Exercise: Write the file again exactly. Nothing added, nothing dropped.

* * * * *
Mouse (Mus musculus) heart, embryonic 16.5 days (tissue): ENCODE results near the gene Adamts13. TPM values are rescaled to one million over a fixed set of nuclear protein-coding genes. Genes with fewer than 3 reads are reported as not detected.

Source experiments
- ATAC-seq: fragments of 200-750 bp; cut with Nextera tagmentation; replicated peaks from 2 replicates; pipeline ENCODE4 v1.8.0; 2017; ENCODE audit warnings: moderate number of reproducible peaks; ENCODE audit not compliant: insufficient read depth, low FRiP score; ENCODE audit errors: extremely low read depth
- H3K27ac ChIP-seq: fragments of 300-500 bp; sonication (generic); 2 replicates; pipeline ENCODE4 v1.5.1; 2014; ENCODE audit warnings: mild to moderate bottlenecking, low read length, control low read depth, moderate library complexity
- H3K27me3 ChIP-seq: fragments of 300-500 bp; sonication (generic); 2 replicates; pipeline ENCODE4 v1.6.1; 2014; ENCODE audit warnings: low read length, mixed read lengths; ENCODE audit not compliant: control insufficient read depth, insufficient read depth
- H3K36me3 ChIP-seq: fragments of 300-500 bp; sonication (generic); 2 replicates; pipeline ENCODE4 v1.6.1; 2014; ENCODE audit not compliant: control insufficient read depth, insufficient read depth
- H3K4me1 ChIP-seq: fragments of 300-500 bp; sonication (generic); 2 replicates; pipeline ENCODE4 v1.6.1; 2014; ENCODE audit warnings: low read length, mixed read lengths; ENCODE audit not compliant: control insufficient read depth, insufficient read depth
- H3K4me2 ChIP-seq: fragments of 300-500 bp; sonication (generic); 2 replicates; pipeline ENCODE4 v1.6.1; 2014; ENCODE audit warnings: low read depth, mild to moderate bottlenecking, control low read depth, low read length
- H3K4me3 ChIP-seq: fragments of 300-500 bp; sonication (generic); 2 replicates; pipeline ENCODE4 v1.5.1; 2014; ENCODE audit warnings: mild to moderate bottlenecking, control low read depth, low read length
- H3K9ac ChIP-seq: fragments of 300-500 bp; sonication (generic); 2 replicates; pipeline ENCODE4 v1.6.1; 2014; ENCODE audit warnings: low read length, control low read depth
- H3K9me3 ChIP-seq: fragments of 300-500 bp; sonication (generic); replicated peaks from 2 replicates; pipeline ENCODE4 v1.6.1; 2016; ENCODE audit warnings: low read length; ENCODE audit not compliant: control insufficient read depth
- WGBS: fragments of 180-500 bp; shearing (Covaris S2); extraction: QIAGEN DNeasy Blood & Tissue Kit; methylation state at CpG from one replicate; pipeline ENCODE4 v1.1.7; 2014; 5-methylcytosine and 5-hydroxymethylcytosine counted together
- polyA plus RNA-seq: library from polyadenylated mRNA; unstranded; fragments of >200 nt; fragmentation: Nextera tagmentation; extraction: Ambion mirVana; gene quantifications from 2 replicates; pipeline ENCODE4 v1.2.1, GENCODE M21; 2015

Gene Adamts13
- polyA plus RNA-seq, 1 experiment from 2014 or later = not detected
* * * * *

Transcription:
Mouse (Mus musculus) heart, embryonic 16.5 days (tissue): ENCODE results near the gene Adamts13. TPM values are rescaled to one million over a fixed set of nuclear protein-coding genes. Genes with fewer than 3 reads are reported as not detected.

Source experiments
- ATAC-seq: fragments of 200-750 bp; cut with Nextera tagmentation; replicated peaks from 2 replicates; pipeline ENCODE4 v1.8.0; 2017; ENCODE audit warnings: moderate number of reproducible peaks; ENCODE audit not compliant: insufficient read depth, low FRiP score; ENCODE audit errors: extremely low read depth
- H3K27ac ChIP-seq: fragments of 300-500 bp; sonication (generic); 2 replicates; pipeline ENCODE4 v1.5.1; 2014; ENCODE audit warnings: mild to moderate bottlenecking, low read length, control low read depth, moderate library complexity
- H3K27me3 ChIP-seq: fragments of 300-500 bp; sonication (generic); 2 replicates; pipeline ENCODE4 v1.6.1; 2014; ENCODE audit warnings: low read length, mixed read lengths; ENCODE audit not compliant: control insufficient read depth, insufficient read depth
- H3K36me3 ChIP-seq: fragments of 300-500 bp; sonication (generic); 2 replicates; pipeline ENCODE4 v1.6.1; 2014; ENCODE audit not compliant: control insufficient read depth, insufficient read depth
- H3K4me1 ChIP-seq: fragments of 300-500 bp; sonication (generic); 2 replicates; pipeline ENCODE4 v1.6.1; 2014; ENCODE audit warnings: low read length, mixed read lengths; ENCODE audit not compliant: control insufficient read depth, insufficient read depth
- H3K4me2 ChIP-seq: fragments of 300-500 bp; sonication (generic); 2 replicates; pipeline ENCODE4 v1.6.1; 2014; ENCODE audit warnings: low read depth, mild to moderate bottlenecking, control low read depth, low read length
- H3K4me3 ChIP-seq: fragments of 300-500 bp; sonication (generic); 2 replicates; pipeline ENCODE4 v1.5.1; 2014; ENCODE audit warnings: mild to moderate bottlenecking, control low read depth, low read length
- H3K9ac ChIP-seq: fragments of 300-500 bp; sonication (generic); 2 replicates; pipeline ENCODE4 v1.6.1; 2014; ENCODE audit warnings: low read length, control low read depth
- H3K9me3 ChIP-seq: fragments of 300-500 bp; sonication (generic); replicated peaks from 2 replicates; pipeline ENCODE4 v1.6.1; 2016; ENCODE audit warnings: low read length; ENCODE audit not compliant: control insufficient read depth
- WGBS: fragments of 180-500 bp; shearing (Covaris S2); extraction: QIAGEN DNeasy Blood & Tissue Kit; methylation state at CpG from one replicate; pipeline ENCODE4 v1.1.7; 2014; 5-methylcytosine and 5-hydroxymethylcytosine counted together
- polyA plus RNA-seq: library from polyadenylated mRNA; unstranded; fragments of >200 nt; fragmentation: Nextera tagmentation; extraction: Ambion mirVana; gene quantifications from 2 replicates; pipeline ENCODE4 v1.2.1, GENCODE M21; 2015

Gene Adamts13
- polyA plus RNA-seq, 1 experiment from 2014 or later = not detected